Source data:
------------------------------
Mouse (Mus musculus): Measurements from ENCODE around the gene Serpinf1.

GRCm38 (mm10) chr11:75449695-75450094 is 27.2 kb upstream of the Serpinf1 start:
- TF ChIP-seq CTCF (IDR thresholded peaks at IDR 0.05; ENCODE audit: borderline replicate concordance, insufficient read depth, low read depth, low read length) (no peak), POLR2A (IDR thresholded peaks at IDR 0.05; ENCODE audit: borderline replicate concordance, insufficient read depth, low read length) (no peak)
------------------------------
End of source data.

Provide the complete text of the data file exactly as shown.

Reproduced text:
Mouse (Mus musculus): Measurements from ENCODE around the gene Serpinf1.

GRCm38 (mm10) chr11:75449695-75450094 is 27.2 kb upstream of the Serpinf1 start:
- TF ChIP-seq CTCF (IDR thresholded peaks at IDR 0.05; ENCODE audit: borderline replicate concordance, insufficient read depth, low read depth, low read length) (no peak), POLR2A (IDR thresholded peaks at IDR 0.05; ENCODE audit: borderline replicate concordance, insufficient read depth, low read length) (no peak)